Cyclists like these car cleaners are commonplace all over Bahrain – inviting trouble on the roads
I came across a gut-wrenching scene as we drove out to run some errands this afternoon. A cyclist had just been knocked over by a car and lay motionless on the side of the busy road while another man, possibly his companion on another bicycle, wailed hysterically.
Also at the scene was a police officer and a woman in white uniform, who appeared to be a nurse, as were some onlookers who had stopped.
My first reaction was to call 999 which I did but they said they were already aware of the incident. Help was on its way so we left the scene.
What else could we do? Just being part of the already-swelling crowd would only hinder any rescue efforts.
As we drove off with a lump in our throats, we wondered who the man was, his nationality and his work. Who was the man with him? His brother, friend, companion, mate, co-worker?
How seriously was the man hurt? Would he recover? Was he already dead? How much did he earn? How many members of his family does he provide for? Was he the sole breadwinner?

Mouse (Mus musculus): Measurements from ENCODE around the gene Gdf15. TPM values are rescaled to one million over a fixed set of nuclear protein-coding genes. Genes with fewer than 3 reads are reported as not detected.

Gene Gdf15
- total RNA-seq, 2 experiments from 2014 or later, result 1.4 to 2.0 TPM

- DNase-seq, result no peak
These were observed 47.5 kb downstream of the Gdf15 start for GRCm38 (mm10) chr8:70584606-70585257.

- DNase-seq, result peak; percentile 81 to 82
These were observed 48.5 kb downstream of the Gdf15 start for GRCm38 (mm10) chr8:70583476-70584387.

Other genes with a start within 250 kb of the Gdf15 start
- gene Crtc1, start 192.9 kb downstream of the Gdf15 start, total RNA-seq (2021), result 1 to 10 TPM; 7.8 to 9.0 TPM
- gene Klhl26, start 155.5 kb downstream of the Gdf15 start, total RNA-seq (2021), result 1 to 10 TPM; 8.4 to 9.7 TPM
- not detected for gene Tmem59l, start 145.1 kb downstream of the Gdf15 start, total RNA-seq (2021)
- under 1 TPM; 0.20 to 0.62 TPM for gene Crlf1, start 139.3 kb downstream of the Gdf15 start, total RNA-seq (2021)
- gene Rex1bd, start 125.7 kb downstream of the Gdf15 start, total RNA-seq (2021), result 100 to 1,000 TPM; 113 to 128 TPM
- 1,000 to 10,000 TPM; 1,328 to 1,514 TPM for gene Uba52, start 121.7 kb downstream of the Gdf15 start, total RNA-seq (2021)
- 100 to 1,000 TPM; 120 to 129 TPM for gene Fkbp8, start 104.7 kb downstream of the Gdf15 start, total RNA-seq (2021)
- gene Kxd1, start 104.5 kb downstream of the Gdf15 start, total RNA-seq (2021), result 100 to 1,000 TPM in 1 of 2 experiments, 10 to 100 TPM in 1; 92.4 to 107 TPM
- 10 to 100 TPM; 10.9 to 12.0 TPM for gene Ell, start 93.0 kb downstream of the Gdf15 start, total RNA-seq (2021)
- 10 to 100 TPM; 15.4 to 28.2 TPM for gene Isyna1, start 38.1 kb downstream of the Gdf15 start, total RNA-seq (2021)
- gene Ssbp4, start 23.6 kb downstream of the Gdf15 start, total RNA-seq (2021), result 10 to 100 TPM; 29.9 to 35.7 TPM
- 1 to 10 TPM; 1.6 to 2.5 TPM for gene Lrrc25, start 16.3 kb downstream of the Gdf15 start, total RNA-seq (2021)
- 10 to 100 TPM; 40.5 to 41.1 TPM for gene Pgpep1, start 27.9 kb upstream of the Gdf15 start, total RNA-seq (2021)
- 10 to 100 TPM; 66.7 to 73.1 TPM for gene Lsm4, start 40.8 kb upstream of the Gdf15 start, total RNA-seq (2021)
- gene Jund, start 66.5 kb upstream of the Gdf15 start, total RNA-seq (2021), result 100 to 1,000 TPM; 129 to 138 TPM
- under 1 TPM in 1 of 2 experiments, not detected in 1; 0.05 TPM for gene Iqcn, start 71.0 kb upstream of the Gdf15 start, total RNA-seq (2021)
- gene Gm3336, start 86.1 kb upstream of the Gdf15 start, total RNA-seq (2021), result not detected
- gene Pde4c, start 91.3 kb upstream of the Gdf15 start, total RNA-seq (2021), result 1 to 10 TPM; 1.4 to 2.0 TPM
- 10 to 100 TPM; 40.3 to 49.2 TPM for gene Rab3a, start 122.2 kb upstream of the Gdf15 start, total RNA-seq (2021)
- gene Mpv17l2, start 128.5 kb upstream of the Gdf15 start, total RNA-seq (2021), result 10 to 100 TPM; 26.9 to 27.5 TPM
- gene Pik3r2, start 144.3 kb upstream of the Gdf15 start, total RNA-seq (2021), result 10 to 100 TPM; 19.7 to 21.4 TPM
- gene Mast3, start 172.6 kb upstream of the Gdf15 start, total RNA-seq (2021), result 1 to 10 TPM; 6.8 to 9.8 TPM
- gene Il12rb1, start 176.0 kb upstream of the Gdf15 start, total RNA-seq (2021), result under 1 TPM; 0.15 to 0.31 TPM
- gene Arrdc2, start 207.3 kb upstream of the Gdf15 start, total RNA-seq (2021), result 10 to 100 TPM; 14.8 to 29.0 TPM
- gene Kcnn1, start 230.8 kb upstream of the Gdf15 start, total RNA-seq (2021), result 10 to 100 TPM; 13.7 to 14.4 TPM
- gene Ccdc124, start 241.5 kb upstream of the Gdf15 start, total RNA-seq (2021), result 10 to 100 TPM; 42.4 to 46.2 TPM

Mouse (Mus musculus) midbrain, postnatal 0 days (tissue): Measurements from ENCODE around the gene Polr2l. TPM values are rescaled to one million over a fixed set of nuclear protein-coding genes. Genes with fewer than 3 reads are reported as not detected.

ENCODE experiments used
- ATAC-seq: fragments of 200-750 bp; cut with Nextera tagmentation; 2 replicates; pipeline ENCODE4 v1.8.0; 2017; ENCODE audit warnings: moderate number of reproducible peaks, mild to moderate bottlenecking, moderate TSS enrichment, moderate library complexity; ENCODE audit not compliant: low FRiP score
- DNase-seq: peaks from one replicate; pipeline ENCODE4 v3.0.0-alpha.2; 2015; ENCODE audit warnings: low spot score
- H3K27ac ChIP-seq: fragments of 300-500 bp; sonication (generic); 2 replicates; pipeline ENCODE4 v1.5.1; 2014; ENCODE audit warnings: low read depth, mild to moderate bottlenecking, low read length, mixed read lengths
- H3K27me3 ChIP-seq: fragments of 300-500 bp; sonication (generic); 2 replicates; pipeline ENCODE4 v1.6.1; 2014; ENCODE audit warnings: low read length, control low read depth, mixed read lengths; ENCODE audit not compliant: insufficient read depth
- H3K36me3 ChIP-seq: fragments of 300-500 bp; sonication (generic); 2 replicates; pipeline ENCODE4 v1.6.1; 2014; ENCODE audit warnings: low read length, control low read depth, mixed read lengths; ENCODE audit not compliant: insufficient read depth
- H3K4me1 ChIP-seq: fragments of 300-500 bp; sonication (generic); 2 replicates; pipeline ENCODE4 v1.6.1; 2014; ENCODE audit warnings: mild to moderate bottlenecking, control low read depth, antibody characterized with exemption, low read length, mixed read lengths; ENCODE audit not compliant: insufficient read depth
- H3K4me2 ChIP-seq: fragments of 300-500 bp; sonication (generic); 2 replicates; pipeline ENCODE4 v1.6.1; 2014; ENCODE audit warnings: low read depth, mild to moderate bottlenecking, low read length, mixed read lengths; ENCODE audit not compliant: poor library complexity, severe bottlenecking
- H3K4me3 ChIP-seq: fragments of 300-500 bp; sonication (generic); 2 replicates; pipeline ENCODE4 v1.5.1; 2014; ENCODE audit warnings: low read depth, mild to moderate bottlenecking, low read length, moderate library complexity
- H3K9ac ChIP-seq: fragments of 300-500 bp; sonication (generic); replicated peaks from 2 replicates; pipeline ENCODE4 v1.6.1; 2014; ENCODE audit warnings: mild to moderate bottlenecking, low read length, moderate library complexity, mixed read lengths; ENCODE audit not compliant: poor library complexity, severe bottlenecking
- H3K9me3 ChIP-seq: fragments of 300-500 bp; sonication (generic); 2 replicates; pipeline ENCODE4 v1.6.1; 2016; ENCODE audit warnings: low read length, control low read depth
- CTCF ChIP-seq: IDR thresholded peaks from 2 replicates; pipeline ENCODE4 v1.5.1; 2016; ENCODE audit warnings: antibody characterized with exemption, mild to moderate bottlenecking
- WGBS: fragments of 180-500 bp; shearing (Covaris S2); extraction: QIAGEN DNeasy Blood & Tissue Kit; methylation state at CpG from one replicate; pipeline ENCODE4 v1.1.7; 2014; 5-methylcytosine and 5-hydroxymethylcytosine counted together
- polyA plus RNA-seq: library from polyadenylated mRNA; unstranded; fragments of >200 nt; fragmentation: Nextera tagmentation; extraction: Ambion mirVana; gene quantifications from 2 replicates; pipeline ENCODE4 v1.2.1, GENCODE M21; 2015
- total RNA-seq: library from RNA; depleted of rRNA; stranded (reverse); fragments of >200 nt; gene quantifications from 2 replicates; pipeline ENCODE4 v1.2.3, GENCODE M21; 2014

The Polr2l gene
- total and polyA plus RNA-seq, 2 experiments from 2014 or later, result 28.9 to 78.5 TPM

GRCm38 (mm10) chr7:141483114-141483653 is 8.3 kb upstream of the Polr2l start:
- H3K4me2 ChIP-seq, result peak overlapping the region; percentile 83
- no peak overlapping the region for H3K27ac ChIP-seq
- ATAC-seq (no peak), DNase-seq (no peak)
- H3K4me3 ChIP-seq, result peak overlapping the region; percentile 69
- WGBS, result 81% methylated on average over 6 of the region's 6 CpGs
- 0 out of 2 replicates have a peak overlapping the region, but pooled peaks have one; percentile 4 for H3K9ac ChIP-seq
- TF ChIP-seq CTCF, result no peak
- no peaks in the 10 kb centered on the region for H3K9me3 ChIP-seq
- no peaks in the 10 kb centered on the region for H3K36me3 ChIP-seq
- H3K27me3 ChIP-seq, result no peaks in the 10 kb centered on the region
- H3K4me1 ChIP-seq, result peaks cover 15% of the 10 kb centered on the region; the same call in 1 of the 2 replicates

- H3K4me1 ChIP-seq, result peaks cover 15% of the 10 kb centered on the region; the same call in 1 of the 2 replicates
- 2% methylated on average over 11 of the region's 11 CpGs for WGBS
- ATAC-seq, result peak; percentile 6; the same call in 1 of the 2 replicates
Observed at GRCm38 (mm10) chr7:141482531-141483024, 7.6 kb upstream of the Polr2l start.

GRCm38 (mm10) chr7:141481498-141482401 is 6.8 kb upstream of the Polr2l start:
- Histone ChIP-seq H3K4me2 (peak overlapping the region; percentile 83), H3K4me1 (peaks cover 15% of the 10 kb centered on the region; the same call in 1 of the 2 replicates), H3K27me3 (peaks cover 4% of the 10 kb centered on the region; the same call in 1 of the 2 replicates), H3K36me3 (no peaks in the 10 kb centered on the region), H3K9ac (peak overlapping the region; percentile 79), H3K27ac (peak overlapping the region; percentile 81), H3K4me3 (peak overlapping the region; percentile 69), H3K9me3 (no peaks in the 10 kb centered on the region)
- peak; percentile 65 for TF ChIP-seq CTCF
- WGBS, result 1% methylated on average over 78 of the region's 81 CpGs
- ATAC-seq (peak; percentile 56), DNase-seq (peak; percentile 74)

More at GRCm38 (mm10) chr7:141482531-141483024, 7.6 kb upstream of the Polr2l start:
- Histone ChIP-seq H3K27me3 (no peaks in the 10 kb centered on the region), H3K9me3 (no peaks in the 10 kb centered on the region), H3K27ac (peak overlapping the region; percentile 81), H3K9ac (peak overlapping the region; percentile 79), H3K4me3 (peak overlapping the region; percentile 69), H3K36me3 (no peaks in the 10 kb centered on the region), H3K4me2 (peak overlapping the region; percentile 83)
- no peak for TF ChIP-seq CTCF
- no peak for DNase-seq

All these thoughts came into our minds as we silently drove away.
Sadly, riding a bicycle or any other two-wheeler for that matter, is not really the done thing in this part of the world. Fast , flashy cars, mostly arrogant and reckless drivers with monstrous attitudes make sure these roads are not meant for those on two wheels.
I also especially blame the cyclists who have scant regard for rules, do not follow safety instructions and are reckless. They are not aware what could happen to them if they were not careful.
The traffic police has strict guidelines in place for motorised two-wheelers but none for cyclists. And since most are low-paid workers – store delivery men, car cleaners, domestic hep or even labourers, it becomes almost impossible to educate them.
The cost of such mishaps is phenomenal – in terms of the affect on their families who often depend on their earnings.
As we drove back, there were a few policemen at the scene and so was the shattered bicycle but no sign of the two men. I did enquire later in the evening from a journalist friend whether she knew anything. She didn’t.
Was that a sign the man was all right, after all? Because if that wasn’t so, surely the police would have Tweeted about it! Hope that is the case.